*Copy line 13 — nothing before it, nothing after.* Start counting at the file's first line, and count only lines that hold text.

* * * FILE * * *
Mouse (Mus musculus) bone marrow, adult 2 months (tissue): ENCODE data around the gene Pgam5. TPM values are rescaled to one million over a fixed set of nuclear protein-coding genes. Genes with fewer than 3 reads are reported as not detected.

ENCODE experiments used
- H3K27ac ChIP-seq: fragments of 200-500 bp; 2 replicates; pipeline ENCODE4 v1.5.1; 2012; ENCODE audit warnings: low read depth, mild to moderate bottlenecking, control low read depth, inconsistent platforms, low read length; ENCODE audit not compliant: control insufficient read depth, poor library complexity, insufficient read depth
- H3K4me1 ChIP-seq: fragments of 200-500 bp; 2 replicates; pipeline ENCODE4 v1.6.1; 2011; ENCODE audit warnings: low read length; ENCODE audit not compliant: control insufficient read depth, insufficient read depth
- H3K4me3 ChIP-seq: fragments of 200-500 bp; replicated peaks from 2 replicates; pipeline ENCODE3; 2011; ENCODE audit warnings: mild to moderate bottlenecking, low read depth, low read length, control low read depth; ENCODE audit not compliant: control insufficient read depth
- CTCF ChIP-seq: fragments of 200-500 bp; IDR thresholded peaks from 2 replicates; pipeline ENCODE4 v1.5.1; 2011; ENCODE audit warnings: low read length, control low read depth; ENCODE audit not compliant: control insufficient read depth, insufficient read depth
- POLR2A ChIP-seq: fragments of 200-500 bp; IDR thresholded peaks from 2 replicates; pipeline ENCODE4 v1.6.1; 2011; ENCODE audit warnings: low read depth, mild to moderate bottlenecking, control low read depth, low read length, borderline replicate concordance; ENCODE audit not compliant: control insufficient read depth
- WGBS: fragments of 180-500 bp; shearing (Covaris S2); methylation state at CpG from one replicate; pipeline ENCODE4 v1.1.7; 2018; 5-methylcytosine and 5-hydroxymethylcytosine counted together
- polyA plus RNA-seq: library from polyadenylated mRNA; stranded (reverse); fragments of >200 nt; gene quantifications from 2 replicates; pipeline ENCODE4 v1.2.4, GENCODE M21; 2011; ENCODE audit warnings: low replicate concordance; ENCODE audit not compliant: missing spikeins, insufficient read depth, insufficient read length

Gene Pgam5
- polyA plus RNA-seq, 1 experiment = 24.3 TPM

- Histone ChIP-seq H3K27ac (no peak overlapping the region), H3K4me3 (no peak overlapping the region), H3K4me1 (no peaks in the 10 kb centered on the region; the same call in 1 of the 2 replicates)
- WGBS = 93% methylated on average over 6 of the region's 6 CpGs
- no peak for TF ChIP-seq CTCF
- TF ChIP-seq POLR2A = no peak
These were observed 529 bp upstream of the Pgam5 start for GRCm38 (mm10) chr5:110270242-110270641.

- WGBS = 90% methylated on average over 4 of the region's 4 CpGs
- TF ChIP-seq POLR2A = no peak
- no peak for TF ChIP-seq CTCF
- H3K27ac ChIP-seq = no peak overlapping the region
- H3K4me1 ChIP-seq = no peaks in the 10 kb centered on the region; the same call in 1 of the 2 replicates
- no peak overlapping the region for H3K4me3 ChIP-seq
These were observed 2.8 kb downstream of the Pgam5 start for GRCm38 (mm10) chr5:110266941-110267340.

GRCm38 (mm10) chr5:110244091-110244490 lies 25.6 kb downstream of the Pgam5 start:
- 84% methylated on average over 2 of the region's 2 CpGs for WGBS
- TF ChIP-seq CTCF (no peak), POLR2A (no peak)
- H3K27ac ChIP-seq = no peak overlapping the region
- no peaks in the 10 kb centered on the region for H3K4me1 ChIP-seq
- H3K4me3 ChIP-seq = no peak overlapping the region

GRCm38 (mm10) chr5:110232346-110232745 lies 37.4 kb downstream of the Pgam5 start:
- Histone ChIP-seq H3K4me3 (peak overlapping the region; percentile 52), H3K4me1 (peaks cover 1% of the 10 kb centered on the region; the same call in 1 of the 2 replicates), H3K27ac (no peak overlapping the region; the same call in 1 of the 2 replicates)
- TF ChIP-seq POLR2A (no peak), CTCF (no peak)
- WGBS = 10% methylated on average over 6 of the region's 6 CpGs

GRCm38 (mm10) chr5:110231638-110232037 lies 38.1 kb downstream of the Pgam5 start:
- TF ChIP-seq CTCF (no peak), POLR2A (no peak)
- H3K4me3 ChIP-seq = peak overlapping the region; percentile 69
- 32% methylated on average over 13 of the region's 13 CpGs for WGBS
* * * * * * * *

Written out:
- WGBS = 93% methylated on average over 6 of the region's 6 CpGs